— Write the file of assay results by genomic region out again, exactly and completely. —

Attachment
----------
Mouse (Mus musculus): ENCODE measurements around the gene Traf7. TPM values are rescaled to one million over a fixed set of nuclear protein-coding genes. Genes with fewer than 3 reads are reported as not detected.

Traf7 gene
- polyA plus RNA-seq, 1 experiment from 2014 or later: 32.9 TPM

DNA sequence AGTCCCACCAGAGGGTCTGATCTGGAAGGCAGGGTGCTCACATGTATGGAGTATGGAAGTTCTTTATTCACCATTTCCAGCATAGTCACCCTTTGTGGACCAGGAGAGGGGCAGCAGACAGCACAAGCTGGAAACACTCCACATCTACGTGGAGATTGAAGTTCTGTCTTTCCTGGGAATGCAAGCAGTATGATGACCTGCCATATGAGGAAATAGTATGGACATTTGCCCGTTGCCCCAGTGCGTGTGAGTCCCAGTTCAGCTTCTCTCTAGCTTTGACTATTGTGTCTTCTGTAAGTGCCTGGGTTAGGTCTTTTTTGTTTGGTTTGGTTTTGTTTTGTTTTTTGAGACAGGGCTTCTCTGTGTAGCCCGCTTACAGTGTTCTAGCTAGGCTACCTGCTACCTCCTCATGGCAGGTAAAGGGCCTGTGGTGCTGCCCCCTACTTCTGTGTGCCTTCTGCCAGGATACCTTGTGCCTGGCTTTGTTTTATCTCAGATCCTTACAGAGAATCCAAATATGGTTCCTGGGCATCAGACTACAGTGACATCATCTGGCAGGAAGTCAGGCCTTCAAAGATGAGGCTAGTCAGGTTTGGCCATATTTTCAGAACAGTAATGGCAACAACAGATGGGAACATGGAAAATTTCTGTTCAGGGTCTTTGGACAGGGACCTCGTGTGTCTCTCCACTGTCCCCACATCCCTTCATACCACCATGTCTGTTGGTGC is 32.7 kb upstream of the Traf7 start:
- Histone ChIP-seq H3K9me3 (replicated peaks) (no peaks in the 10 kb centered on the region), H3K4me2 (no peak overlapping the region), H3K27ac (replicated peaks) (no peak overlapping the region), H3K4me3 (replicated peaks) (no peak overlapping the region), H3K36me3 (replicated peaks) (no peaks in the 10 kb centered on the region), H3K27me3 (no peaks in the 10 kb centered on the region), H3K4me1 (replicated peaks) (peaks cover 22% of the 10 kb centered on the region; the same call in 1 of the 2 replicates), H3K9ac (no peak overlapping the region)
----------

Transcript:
Mouse (Mus musculus): ENCODE measurements around the gene Traf7. TPM values are rescaled to one million over a fixed set of nuclear protein-coding genes. Genes with fewer than 3 reads are reported as not detected.

Traf7 gene
- polyA plus RNA-seq, 1 experiment from 2014 or later: 32.9 TPM

DNA sequence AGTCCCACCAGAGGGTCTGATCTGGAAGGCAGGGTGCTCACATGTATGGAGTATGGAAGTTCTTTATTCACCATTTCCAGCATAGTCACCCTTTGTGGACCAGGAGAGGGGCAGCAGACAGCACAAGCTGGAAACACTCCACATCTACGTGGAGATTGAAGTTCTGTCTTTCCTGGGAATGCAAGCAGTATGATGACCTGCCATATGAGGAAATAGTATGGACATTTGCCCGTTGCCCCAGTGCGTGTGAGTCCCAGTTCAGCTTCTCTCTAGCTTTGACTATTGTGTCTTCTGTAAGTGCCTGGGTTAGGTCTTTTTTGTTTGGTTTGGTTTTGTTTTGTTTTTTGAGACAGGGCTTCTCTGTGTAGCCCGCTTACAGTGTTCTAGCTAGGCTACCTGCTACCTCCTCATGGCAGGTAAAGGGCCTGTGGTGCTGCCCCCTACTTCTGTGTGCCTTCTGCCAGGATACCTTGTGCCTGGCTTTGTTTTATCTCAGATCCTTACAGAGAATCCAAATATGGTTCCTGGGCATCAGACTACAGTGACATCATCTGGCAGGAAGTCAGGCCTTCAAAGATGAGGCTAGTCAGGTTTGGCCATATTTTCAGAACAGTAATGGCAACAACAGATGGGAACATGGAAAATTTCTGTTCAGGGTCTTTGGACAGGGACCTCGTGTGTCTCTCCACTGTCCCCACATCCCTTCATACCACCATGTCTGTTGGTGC is 32.7 kb upstream of the Traf7 start:
- Histone ChIP-seq H3K9me3 (replicated peaks) (no peaks in the 10 kb centered on the region), H3K4me2 (no peak overlapping the region), H3K27ac (replicated peaks) (no peak overlapping the region), H3K4me3 (replicated peaks) (no peak overlapping the region), H3K36me3 (replicated peaks) (no peaks in the 10 kb centered on the region), H3K27me3 (no peaks in the 10 kb centered on the region), H3K4me1 (replicated peaks) (peaks cover 22% of the 10 kb centered on the region; the same call in 1 of the 2 replicates), H3K9ac (no peak overlapping the region)